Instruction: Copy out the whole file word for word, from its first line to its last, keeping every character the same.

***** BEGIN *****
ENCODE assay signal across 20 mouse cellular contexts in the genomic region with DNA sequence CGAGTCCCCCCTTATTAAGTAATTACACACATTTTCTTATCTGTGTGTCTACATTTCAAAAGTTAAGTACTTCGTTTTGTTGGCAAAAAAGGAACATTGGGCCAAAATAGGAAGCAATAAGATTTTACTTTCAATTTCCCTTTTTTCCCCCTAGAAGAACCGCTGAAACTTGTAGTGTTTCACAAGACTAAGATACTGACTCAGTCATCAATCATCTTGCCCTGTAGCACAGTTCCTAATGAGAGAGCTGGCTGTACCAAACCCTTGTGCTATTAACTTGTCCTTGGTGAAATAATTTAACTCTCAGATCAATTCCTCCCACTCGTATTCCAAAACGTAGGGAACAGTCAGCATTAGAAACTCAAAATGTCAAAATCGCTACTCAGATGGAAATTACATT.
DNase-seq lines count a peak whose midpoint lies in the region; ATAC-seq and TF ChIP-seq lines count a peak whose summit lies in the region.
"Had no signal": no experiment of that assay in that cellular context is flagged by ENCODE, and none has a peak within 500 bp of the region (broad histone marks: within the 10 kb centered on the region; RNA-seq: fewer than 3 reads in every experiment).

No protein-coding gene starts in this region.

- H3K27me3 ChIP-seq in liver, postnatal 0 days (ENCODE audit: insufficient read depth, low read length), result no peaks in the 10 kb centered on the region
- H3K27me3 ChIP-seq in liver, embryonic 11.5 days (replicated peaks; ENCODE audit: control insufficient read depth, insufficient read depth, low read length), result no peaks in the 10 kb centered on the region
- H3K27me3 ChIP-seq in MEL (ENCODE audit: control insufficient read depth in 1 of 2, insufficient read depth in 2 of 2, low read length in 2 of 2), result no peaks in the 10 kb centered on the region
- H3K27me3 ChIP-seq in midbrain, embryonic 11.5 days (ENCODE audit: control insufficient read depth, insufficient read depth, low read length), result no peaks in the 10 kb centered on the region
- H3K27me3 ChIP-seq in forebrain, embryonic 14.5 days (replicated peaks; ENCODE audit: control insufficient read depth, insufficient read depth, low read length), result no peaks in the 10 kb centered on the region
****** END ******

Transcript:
ENCODE assay signal across 20 mouse cellular contexts in the genomic region with DNA sequence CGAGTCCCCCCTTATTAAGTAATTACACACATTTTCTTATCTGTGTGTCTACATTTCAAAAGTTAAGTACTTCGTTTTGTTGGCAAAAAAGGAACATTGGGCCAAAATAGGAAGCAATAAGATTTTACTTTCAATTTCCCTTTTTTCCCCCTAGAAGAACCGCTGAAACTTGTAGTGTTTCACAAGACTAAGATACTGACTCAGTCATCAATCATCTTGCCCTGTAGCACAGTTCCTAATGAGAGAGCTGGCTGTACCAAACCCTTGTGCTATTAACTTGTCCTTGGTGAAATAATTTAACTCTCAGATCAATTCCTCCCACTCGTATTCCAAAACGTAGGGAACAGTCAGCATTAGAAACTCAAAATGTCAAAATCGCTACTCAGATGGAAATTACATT.
DNase-seq lines count a peak whose midpoint lies in the region; ATAC-seq and TF ChIP-seq lines count a peak whose summit lies in the region.
"Had no signal": no experiment of that assay in that cellular context is flagged by ENCODE, and none has a peak within 500 bp of the region (broad histone marks: within the 10 kb centered on the region; RNA-seq: fewer than 3 reads in every experiment).

No protein-coding gene starts in this region.

- H3K27me3 ChIP-seq in liver, postnatal 0 days (ENCODE audit: insufficient read depth, low read length), result no peaks in the 10 kb centered on the region
- H3K27me3 ChIP-seq in liver, embryonic 11.5 days (replicated peaks; ENCODE audit: control insufficient read depth, insufficient read depth, low read length), result no peaks in the 10 kb centered on the region
- H3K27me3 ChIP-seq in MEL (ENCODE audit: control insufficient read depth in 1 of 2, insufficient read depth in 2 of 2, low read length in 2 of 2), result no peaks in the 10 kb centered on the region
- H3K27me3 ChIP-seq in midbrain, embryonic 11.5 days (ENCODE audit: control insufficient read depth, insufficient read depth, low read length), result no peaks in the 10 kb centered on the region
- H3K27me3 ChIP-seq in forebrain, embryonic 14.5 days (replicated peaks; ENCODE audit: control insufficient read depth, insufficient read depth, low read length), result no peaks in the 10 kb centered on the region